Real estate loans in which the margin fluctuates depending on the borrower’s success in meeting sustainability targets are becoming increasingly popular in the European market. But panellists at affiliate title PERE’s Debt & Financing Forum, held in London last week, debated whether they are an effective way to encourage asset owners to improve sustainability.
Martin Barnewell, investment director in Aberdeen Standard’s commercial real estate debt division, said the main benefit of sustainability-linked debt is its ability to promote transparency between lenders and borrowers while ensuring “they are working towards a common goal”.
“First and foremost, we want to work with sponsors that are committed to improving the sustainability credentials of their buildings, so we set really ambitious ESG [environmental, social and governance] targets for them and reward them for meeting them.
“We will incentivise borrowers with small but meaningful margin reductions, of five to 10 basis points. That’s mostly to recognise that our credit risk has been reduced as they improve the sustainability credentials of their assets.”
Barnewell added that such loans encourage owners of existing buildings to make them more energy efficient. “To future-proof these buildings for the end of a loan in five years’ time, a lot of work needs to be done over that period and we want to make sure our borrowers stay on top of that.”
Stanley Kwong, who leads ESG origination and impact investment strategy for Aviva Investors’ real assets business, agreed that to truly tackle sustainability issues, it is important to focus on transitioning assets that already exist, rather than focusing lending on new, ESG-compliant buildings. He believes sustainability-linked loans can support such transitions. However, Kwong added, the greatest challenge for lenders is to ensure they set truly ambitious targets and link them efficiently to any reward mechanisms.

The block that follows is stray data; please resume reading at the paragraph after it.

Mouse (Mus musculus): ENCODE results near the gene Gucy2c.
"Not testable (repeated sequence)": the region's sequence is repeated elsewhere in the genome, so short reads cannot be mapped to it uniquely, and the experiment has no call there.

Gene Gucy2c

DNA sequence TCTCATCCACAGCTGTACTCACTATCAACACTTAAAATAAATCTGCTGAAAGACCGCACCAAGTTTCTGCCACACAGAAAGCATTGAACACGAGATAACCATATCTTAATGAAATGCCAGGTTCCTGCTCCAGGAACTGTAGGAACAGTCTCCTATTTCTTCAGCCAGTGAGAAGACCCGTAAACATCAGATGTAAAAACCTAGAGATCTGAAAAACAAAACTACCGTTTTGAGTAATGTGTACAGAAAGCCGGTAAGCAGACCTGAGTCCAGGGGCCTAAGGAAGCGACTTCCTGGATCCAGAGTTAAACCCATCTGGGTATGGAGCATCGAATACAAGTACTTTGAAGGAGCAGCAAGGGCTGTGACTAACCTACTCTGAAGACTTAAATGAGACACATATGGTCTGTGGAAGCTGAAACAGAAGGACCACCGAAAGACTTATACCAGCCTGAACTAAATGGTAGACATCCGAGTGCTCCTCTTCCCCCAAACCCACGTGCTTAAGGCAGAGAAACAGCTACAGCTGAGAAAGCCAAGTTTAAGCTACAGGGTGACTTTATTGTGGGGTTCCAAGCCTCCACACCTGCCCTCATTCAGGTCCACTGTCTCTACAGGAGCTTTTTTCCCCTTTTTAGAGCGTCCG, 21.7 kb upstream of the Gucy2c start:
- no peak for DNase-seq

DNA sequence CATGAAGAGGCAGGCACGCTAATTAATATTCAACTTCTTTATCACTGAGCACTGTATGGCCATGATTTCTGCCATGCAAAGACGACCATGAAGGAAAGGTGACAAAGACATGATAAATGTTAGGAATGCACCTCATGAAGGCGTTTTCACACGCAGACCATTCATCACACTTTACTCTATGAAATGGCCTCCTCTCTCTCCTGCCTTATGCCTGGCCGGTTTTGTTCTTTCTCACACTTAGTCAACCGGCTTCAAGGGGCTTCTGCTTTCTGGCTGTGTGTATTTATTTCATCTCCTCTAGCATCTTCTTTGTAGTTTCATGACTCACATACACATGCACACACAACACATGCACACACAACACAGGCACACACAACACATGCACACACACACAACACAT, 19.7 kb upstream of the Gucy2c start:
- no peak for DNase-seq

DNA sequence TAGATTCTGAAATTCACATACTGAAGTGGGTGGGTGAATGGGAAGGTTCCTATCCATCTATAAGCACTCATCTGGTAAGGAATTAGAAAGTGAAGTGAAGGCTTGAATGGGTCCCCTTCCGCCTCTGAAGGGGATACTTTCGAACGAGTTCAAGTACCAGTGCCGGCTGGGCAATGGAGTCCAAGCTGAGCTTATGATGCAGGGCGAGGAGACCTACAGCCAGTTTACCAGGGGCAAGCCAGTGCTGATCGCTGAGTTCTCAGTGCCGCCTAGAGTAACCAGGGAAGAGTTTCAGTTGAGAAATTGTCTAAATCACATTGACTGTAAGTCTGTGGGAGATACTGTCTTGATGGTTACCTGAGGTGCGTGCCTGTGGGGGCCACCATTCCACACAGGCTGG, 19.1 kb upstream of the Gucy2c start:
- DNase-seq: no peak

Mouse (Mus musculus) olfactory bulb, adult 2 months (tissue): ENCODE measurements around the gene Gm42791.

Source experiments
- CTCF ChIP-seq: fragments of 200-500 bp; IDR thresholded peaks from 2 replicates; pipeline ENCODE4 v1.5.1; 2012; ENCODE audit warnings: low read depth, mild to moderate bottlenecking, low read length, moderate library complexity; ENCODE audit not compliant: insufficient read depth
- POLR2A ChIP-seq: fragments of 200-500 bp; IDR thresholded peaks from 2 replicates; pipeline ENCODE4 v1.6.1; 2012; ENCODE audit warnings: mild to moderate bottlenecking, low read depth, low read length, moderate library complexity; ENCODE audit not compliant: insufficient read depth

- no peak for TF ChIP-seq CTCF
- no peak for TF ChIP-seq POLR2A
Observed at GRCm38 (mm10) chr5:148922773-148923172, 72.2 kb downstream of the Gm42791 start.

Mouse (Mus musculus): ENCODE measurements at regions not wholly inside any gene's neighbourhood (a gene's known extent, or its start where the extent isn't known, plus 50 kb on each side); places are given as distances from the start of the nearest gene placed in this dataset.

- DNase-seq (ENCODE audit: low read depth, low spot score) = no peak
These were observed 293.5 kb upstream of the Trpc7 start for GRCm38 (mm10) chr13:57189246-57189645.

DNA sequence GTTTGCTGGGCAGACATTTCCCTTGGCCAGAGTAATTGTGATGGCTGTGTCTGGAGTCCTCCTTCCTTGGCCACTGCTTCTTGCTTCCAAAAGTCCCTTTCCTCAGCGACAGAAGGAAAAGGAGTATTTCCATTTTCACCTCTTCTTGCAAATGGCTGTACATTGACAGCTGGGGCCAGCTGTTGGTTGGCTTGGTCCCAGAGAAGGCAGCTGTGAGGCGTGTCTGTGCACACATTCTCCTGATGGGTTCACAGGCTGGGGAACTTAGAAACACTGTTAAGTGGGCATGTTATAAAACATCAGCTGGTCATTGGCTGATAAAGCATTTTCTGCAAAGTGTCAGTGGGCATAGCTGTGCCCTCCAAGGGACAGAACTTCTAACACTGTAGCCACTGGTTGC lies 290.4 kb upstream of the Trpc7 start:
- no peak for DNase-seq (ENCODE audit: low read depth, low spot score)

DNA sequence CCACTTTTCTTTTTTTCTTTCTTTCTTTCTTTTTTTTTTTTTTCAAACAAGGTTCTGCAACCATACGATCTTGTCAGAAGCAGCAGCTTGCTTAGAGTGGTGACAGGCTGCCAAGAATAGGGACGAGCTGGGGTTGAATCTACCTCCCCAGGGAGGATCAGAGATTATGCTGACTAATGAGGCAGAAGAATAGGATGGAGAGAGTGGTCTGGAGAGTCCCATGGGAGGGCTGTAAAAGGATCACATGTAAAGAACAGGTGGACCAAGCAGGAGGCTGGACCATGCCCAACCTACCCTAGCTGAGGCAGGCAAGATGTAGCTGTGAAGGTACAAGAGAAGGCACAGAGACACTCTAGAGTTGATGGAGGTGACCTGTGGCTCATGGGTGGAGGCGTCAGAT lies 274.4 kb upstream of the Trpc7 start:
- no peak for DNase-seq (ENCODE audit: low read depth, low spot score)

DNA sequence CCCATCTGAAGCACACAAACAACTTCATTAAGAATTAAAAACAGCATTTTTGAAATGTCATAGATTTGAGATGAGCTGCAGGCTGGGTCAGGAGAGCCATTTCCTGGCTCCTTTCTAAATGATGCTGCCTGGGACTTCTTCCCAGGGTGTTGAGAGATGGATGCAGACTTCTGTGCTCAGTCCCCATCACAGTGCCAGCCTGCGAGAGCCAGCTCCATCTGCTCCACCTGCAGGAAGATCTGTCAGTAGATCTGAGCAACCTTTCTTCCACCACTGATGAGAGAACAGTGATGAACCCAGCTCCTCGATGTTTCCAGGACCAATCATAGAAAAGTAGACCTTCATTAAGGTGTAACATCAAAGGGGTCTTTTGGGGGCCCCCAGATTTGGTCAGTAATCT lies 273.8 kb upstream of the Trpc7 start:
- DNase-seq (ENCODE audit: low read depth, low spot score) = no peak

“The real challenge lies in how to match those ESG targets to incentives, which also protects the ESG risk that you [the lender] have assessed through your ESG integration process,” Kwong said. “Therefore, to ensure we are setting truly ambitious and impactful KPIs, we link them to existing industry benchmarks.”
In addition to setting meaningful targets and clear financial implications within loan structures to ensure ESG-linked loans have an impact, Kwong believes some sort of external review or assessment is also needed. “We always seek a second party opinion to ensure set KPIs are ambitious enough.”
Aside from margin ratchets, some lenders are exploring other incentives to ensure that their finance influences sponsors’ sustainability performance. Pontus Sundin, chief executive of the debt division at Nordic non-bank lender Brunswick Real Estate, said rather than providing margin discounts, Brunswick prefers to offer higher leverage to those borrowers with ambitious ESG targets.
“Rather than perhaps integrate margin discounts in a loan, we are happy to raise loan-to-value from 55-60 percent to, let’s say, 65 percent. I would rather lend a bit more, but both kinds of incentive can work.”
Shripal Shah, head of real estate finance at the UK division of Allianz Real Estate, said he is not keen on the margin discounts incentive. The reason, he explained, is that Allianz strives to finance only those projects that already meet the company’s definition of ‘green’.
Allianz, Shah added, believes a holistic view of ESG is necessary. “Rather than looking to the specific situation around each loan individually, we ask sponsors for their ESG policies and the governance around them. We are very selective on the sponsors and the assets we finance.
“We do not support margin discounts mostly because for us it is more about supporting the right projects from the start. For us, this is not about offering slightly cheaper pricing if they do certain things. We want every single loan we originate to be a green qualifying loan. They should be ticking all our boxes on the green side.”